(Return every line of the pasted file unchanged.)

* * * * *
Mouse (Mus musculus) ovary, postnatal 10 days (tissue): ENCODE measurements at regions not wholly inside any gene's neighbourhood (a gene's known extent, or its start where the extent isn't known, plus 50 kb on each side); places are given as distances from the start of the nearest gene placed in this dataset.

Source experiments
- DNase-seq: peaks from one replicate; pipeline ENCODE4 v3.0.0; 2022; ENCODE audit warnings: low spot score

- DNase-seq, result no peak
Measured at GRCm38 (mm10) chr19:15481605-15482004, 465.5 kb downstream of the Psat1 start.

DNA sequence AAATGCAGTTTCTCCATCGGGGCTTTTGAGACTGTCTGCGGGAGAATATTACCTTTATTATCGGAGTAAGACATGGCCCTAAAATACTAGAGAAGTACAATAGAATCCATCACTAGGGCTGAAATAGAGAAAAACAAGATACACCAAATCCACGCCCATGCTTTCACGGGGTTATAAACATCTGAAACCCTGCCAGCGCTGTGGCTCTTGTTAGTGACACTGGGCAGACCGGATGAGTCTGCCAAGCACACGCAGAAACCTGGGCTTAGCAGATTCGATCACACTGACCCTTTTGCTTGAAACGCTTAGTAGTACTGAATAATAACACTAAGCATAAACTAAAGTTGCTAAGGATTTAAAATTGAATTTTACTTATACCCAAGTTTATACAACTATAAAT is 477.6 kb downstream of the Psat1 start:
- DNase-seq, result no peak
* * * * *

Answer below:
Mouse (Mus musculus) ovary, postnatal 10 days (tissue): ENCODE measurements at regions not wholly inside any gene's neighbourhood (a gene's known extent, or its start where the extent isn't known, plus 50 kb on each side); places are given as distances from the start of the nearest gene placed in this dataset.

Source experiments
- DNase-seq: peaks from one replicate; pipeline ENCODE4 v3.0.0; 2022; ENCODE audit warnings: low spot score

- DNase-seq, result no peak
Measured at GRCm38 (mm10) chr19:15481605-15482004, 465.5 kb downstream of the Psat1 start.

DNA sequence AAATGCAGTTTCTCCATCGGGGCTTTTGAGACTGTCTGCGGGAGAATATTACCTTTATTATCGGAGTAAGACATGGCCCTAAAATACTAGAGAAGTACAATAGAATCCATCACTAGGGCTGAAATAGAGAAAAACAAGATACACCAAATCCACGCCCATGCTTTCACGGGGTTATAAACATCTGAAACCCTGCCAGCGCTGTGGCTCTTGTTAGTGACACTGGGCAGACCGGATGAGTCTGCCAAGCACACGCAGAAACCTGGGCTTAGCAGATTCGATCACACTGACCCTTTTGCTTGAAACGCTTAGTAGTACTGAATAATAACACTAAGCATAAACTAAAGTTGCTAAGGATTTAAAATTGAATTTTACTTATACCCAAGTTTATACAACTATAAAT is 477.6 kb downstream of the Psat1 start:
- DNase-seq, result no peak